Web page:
here's my column from saturday. i'm out of town starting xmas day, so it might be a while before i post again. busy with all this christmas shite. does anyone else absolutely HATE shopping? i mean, i hate it in general, let alone when everybody else in the entire fucking world is also shopping.
in fact, i'm stalling right now, avoiding going out into all that.
oh well. read and enjoy, and please scroll down to the end to get the link to sign the protest letter to congress re: the fcc ruling.
Carpe Diem: FCC Threatens Free Speech Again
December 22, 2007
Did you ever wonder why you can turn on a radio in Peoria, Ill., and hear virtually the same classic rock line-up as you hear on a station in Petaluma, Calif.? Or in Poughkeepsie, N.Y.?
Did you ever stop to ask why virtually every television network and chain newspaper not only went along with the run-up to the Iraq invasion, but in some cases actually led the cheerleading—despite the Bush Administration’s demonstrably fact-challenged rationale, which was leaking out even then?
Your answer lies in a bill that was signed into law not by some heartless Republican business tycoon, but by Our Boy from Arkansas, Smilin’ Bill hisself: the Telecommunications Act of 1996. And now the Federal Communications Commission has just ruled in favor of degrading media ownership restrictions even further, voting 3-2 to allow companies that own newspapers in the nation’s top 20 markets to also own television stations in the same market. Some observers say that a close reading of the proposed policy shift would allow this cross-ownership in any market, regardless of size.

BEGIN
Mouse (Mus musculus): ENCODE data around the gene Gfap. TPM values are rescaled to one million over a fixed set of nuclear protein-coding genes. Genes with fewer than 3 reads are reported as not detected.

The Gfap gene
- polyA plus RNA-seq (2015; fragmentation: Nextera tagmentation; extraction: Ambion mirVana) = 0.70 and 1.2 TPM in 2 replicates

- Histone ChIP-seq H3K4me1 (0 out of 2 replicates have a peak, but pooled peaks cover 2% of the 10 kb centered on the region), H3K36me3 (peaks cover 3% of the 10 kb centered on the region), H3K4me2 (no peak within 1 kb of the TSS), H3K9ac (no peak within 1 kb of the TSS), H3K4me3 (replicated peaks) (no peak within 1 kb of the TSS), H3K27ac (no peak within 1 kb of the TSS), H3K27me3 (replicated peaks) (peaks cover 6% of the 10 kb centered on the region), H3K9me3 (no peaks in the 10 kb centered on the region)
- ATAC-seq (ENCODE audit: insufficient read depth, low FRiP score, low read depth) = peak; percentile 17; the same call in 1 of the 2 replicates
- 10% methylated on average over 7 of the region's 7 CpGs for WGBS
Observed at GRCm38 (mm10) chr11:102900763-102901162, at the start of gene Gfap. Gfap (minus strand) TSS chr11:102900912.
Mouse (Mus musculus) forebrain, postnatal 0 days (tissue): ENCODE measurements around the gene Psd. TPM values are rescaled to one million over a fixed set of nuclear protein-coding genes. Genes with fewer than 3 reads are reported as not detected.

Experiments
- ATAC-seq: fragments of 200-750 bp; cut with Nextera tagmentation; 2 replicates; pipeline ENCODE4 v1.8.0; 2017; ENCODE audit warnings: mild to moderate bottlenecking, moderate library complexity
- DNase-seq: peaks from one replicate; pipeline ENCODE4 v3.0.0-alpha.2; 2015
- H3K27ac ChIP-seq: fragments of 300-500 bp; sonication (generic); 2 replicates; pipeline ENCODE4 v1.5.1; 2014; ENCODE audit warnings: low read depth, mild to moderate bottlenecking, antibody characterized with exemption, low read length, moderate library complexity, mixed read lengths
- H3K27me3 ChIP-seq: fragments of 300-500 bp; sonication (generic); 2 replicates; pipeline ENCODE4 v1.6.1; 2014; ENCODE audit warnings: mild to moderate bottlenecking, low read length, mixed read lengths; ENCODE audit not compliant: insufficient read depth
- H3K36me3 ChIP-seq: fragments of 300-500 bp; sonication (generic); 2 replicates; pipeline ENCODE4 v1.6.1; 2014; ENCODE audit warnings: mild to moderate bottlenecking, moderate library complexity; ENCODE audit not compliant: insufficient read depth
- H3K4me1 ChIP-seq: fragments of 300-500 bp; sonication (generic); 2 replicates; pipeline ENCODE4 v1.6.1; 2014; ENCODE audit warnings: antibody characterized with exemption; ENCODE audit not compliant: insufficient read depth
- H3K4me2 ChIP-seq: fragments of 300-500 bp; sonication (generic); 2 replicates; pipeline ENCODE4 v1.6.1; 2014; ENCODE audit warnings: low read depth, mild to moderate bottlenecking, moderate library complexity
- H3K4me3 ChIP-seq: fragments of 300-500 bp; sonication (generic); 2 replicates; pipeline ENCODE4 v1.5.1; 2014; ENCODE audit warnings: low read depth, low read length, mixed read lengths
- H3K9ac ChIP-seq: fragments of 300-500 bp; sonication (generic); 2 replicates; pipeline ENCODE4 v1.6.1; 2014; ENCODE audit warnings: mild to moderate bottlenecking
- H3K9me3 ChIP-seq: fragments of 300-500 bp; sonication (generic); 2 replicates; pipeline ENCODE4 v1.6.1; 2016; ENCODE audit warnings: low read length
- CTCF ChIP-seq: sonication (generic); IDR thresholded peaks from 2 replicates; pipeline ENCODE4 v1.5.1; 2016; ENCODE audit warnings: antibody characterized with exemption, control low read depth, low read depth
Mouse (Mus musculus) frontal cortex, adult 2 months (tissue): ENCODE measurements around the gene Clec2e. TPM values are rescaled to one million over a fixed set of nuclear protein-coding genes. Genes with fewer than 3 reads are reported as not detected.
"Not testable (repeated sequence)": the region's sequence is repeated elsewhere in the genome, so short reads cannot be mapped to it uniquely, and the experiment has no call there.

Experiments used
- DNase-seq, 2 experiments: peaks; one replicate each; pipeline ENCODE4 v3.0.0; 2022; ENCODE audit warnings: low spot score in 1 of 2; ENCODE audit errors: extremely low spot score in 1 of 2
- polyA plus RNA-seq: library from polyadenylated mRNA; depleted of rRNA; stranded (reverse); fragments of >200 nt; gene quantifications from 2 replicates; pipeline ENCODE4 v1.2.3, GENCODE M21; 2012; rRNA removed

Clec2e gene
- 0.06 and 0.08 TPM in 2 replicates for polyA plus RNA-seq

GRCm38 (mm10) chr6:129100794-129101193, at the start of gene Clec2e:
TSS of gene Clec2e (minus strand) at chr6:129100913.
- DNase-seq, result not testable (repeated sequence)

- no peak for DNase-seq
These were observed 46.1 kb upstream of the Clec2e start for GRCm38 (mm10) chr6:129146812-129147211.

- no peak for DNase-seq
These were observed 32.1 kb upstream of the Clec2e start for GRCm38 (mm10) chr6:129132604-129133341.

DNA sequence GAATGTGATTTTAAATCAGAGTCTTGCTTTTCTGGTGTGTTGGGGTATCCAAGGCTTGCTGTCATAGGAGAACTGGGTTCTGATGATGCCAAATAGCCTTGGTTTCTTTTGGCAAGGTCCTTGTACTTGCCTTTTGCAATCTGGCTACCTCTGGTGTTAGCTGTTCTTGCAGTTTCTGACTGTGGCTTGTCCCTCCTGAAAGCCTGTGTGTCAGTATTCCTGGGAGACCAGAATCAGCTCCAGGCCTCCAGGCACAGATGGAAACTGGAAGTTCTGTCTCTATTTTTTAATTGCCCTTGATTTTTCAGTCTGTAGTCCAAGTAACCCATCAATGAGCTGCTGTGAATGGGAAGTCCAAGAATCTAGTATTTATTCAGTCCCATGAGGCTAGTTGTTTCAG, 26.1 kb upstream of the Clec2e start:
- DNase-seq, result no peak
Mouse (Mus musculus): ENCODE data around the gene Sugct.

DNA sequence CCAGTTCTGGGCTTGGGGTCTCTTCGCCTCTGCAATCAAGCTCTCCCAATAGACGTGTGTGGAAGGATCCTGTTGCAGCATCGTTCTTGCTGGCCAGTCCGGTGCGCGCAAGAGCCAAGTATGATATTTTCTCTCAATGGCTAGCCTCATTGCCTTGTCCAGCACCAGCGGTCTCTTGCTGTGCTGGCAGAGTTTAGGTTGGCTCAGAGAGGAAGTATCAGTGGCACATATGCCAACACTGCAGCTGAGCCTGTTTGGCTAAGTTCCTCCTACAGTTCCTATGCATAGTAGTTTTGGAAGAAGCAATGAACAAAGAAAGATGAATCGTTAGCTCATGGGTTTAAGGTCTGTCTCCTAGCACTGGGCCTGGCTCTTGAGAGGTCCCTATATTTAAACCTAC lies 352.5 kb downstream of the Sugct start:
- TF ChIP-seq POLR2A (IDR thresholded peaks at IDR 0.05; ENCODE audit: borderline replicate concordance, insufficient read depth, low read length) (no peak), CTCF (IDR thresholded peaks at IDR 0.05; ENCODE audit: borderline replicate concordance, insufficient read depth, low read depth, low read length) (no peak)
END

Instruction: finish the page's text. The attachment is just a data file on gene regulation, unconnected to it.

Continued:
The rule change would open the floodgates for conglomerates like Rupert Murdoch’s News Corp, Gannett and the Tribune Company to further constrict their chokehold on what news is worth reporting. It’s even more chilling to think that these half-dozen or so CEOs would have even more dominance in defining what constitutes news in the first place.
Hope you’re a big fan of the type of “news” offered up by Nancy Grace, Glenn Beck and John Gibson.
All of this means it’s a good time to assess what has come to be our new media reality as a result of the Telecom Bill of 1996, since the same type of high-minded sounding rhetoric about “deregulation” and “competition” was employed to dampen the public’s fears back then. Since 1996:
• Cable television rates have risen nearly three times the rate of the Consumer Price Index.
• Radio conglomerates like Jacor/Clear Channel have gobbled up stations nationwide, control concert venues, and reap massive billboard advertising revenues, among other holdings.
• Minority ownership of television and radio stations has dropped to 3 percent and 8 percent respectively.
• Finding it easier and cheaper to produce content at a handful of “news factories” scattered across the nation, local content has diminished precipitously on stations and in newspapers owned by these conglomerates.
All told, we the people blew it in 1996 when we allowed the muscle of the conglomerates—aided and abetted by the fealty of congress members to their corporate overlords—to shove this anti-competitive, anti-free speech, anti-American bill down our throats.
We should not stand idly by and let the same interests pull the same trick.
This time around it looks like there is at least more awareness of the inherent problems: at a series of six public hearings staged by FCC Chairman Kevin Martin, 99 percent of public comments were against the rule change. In some cases, the comment period lasted well into the night, as people lined up for hours to have their two-minute say on the matter.
Also, a group of 25 senators has threatened to override the FCC’s recommendations, and prominent House members are voicing similar threats.
But it’s not over. The problem is that without congressional action, the vote-pushed through by Bush-appointee Martin over the objections of, well, nearly everybody—will stand. To make your voice heard, go here and sign StopBigMedia.com’s letter to congress asking them to overturn the ruling.